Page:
Update: I found transcripts of a few interviews with Murray, but nothing that overlapped more than 30% with this. Khan is in some ways a clumsy interviewer because of his verbal sloppiness, his ums and ahs and y'knows that professional interviewers are at pains to eliminate. However, he asks better questions, and hits some odd angles, which more than makes up for it.
I will therefore double back to some of Murray's comments in separate posts.
I have been listening to a wonderful interview with Charles Murray while I do errands in the car. My link is more appropriate for desktop use. If you want to download it to your device for walking or driving you will have to download "Unsupervised Learning" there. The interviewer is Razib Khan, who I have mentioned before. When there were no new updates on the Insitome podcast with Spencer Wells* since November I figured Razib must have gone elsewhere. His regular site has access to all his content.
I have liked listening to Khan, but have avoided going deep into his site in the past, not because I feared I wouldn't like it or would be bored, but quite the opposite. I feared I would find it so fascinating that I would lose myself in it. As I looked for the transcript of the Murray interview for those of you who don't listen to podcasts, I saw more and more articles that prompted the thought "Ooh, I'll have to come back and read that." Thus, my fear has come true. I am going to drop everything and read Razib - except for the leads that Charles Murray gave me on his writing - and don't know what will come of that. Will I stop posting, or post more often linking to various topics of Khan's? Will I mostly just point you in the direction of the information, or will I offer my own thoughts about it.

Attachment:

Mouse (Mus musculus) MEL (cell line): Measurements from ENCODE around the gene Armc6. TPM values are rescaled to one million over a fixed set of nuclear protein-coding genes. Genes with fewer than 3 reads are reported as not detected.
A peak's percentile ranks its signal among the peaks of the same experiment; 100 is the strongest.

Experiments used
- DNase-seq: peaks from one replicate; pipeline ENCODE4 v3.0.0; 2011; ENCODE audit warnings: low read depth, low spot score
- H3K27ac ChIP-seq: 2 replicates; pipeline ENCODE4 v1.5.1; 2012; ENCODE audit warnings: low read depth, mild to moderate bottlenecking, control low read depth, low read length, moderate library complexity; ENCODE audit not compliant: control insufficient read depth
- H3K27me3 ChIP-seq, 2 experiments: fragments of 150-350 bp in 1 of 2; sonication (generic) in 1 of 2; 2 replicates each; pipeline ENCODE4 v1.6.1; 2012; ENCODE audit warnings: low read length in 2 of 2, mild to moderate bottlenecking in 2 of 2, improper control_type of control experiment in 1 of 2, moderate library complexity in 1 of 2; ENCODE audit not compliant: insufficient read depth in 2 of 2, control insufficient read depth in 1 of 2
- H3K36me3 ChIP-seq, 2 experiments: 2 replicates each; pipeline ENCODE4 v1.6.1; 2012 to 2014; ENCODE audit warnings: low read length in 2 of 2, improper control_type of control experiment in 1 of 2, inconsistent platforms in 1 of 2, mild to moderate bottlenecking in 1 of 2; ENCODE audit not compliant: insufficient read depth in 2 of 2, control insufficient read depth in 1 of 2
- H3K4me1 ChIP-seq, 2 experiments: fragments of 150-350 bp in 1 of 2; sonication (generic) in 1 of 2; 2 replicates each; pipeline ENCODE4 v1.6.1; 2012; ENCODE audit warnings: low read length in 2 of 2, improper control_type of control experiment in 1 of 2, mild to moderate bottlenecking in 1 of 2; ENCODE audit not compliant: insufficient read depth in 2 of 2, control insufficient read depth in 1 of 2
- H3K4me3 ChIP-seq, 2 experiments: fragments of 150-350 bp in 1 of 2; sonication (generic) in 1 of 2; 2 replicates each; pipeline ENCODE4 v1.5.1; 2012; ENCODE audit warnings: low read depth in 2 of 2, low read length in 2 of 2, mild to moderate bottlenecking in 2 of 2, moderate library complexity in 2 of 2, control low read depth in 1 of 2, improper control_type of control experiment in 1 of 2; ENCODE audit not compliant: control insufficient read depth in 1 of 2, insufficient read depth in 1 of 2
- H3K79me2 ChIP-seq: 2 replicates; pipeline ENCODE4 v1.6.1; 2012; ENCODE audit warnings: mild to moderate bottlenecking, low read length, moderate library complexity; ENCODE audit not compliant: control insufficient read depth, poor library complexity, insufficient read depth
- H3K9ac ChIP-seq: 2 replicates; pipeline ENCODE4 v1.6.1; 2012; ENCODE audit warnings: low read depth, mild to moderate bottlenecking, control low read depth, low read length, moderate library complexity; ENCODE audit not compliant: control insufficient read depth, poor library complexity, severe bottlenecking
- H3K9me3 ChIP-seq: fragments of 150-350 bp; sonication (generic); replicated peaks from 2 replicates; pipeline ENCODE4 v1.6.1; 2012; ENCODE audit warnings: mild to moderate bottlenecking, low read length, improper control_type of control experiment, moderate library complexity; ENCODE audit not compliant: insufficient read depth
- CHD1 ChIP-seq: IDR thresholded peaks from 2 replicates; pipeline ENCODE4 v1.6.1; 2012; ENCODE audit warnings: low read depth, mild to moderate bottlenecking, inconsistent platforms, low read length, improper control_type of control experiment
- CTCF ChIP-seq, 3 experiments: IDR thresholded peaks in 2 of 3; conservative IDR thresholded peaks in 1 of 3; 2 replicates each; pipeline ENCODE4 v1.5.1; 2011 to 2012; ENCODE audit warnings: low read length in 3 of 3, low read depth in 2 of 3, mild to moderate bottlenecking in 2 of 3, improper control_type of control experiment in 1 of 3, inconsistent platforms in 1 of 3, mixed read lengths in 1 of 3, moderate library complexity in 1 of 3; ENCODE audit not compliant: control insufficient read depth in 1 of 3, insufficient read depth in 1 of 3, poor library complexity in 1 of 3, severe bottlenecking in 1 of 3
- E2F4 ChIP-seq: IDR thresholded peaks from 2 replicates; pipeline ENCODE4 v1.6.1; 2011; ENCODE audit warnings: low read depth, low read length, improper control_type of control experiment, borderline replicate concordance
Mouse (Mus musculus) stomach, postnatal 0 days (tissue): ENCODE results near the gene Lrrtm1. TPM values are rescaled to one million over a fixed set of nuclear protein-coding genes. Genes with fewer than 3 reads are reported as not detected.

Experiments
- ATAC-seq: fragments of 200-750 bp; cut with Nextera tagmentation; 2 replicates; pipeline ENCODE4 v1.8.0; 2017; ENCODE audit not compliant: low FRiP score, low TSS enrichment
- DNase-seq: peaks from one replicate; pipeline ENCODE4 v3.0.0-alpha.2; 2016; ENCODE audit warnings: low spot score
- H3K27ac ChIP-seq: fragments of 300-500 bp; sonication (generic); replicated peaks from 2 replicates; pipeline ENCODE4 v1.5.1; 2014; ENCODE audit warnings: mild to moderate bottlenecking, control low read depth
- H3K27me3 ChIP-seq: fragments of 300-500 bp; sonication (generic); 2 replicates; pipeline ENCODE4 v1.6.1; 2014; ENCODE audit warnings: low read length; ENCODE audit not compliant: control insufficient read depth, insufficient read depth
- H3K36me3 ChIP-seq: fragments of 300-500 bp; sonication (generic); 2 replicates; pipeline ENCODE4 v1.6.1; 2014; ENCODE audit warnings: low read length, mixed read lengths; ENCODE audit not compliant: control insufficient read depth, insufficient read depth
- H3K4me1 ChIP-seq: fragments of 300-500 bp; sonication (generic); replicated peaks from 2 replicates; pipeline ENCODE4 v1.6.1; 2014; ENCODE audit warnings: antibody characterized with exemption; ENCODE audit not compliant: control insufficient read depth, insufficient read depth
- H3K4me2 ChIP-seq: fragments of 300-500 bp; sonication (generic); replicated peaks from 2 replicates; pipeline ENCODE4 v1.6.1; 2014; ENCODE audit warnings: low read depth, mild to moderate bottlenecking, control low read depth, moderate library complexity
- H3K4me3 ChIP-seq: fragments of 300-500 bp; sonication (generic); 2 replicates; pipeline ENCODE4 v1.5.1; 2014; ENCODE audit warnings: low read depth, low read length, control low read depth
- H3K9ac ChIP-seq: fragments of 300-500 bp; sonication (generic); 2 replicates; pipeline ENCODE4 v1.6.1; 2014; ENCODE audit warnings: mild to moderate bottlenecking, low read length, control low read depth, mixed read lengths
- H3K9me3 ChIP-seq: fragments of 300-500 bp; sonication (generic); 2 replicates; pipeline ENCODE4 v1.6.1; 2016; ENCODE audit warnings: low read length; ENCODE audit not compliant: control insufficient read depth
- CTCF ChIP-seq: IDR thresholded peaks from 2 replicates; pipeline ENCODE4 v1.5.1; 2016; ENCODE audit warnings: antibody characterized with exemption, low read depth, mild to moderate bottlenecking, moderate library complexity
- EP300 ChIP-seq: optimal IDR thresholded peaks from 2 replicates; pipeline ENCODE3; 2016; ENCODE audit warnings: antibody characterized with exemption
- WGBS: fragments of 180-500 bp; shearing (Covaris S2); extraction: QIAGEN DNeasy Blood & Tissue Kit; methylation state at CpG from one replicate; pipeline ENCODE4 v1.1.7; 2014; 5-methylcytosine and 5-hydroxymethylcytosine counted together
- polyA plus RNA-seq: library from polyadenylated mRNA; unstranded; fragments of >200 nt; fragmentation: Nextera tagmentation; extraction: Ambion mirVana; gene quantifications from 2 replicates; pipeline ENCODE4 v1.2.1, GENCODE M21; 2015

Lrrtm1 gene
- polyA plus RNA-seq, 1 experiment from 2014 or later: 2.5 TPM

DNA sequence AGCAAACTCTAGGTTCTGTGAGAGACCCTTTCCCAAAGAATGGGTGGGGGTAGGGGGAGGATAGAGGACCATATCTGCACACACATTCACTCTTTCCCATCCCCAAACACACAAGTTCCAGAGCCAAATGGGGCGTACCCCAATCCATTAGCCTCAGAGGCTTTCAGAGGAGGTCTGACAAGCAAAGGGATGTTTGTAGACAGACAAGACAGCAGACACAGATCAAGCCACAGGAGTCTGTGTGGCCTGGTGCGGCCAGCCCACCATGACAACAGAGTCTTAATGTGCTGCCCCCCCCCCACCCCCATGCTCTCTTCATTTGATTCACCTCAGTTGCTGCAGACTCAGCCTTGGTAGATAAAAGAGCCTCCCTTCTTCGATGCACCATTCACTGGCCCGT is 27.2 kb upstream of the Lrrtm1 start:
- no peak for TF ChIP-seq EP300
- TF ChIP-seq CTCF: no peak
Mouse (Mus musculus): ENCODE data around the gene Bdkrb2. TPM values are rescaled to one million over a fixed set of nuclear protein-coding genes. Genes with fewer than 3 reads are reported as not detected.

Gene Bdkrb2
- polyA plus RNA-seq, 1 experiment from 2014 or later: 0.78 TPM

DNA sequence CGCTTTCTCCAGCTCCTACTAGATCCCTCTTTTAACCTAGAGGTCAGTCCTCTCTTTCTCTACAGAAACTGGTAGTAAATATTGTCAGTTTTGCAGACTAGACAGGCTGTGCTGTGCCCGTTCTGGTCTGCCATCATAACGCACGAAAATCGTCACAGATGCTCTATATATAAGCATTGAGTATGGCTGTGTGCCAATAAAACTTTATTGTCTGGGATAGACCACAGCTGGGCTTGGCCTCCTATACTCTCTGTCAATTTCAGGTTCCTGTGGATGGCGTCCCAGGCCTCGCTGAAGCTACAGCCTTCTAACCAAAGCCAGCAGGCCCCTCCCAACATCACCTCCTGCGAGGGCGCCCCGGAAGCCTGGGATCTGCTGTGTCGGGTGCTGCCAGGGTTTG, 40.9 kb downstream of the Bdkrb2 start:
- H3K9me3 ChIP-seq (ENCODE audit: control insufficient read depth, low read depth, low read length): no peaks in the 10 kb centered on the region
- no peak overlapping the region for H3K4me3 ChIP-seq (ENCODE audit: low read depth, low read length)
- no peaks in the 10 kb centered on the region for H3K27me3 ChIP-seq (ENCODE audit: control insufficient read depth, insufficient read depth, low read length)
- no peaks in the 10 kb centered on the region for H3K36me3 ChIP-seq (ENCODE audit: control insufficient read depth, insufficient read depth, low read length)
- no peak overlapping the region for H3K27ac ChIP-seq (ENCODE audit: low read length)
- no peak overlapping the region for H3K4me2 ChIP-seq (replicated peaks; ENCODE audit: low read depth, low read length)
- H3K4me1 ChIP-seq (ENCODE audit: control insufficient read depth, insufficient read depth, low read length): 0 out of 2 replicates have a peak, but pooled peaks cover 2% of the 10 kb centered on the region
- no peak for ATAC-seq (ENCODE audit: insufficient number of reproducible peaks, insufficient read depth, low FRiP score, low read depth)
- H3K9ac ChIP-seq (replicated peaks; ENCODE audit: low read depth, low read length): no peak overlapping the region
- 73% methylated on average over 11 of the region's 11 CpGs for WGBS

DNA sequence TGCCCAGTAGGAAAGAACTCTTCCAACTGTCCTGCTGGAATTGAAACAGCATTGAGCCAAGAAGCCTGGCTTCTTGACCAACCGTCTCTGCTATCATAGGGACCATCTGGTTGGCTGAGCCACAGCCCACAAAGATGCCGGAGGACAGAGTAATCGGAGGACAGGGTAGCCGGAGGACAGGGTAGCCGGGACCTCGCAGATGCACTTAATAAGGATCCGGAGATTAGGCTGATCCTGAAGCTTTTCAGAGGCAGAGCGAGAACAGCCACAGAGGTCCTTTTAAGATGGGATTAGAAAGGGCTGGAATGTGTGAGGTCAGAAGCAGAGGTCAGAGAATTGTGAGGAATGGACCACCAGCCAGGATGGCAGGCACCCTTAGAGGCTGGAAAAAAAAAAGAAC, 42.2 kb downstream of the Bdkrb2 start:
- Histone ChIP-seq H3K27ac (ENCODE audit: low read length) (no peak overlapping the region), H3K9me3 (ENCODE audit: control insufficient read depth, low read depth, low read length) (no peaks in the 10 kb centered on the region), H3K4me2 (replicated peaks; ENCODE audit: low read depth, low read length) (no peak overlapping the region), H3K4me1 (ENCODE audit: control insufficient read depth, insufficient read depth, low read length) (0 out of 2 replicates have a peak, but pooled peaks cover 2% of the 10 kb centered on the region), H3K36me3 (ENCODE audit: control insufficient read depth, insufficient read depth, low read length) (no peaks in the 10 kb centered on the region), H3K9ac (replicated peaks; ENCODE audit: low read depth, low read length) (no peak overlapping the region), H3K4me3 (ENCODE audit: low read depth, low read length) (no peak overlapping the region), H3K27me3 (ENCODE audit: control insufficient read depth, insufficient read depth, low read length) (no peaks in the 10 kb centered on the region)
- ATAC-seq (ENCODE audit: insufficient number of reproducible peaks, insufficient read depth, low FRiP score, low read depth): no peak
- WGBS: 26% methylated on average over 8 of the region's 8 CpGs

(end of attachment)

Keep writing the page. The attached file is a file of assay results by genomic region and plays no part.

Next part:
I hesitate to offer my own thoughts on the interview. You should just listen to Murray. I keep thinking "Well, I'll just quote this part...I'll just summarise that section...I'll just bring this up to get people thinking..." Another rabbit hole, or more like a rabbit warren. Murray is just a data geek who became controversial because people didn't like his data. He expected as data became more available that he would be vindicated and his ideas become commonplace.He has now moved to the spot where is just being ignored or marginalised in the discussion. His last books have not even been reviewed in the major publications, he is no longer being invited for interviews in the usual venues. Razib made mention (he has also been cancelled by major publications which are now trying to simply exclude him from the discussion, with no refutation even attempted) of seeing something similar.
They are both Gray Tribe rather than red or blue, agnostic/atheist with thoughts that disquiet them about society's, and perhaps the individual's need for transcendence, rationalist community with a passion for data. They are both watching in horror as they discover the data no longer matters. Khan mentioned that in the discussions of police targeting blacks over the summer, there was no longer the excuse of people saying untrue things and making unfair accusations, because the data is now easily available to all, sometimes down to the behavior of individual police officers. Yet the data is clearly not even being looked at.
That's my comment on just the first few minutes of the interview. You can see why I don't want to get into a pattern of listening for an hour, then writing for three hours about things which are better said by Murray or Khan in the first place. So we'll see what happens.
I will list what Razib's topics have been in another post soon.
So, did you find that transcript?
Not that one. It does not appear to exist, and even if it did would only be available to subscribers, of which I am only at the lowest level and might not qualify. I will try to make time to see if I can find some other interview with Murray that covers much of the same material. He spoke about his upbringing, town, schooling, Harvard, going into the Peace Corps in Thailand from 1965-1970, being driven to find the data to prove his points, and his early career. There was plenty of interest there that he referred back to in his discussion of American culture, and of course that would not change. I made only a ten-minute effort with DuckDuckGo and did not find what I was looking for.
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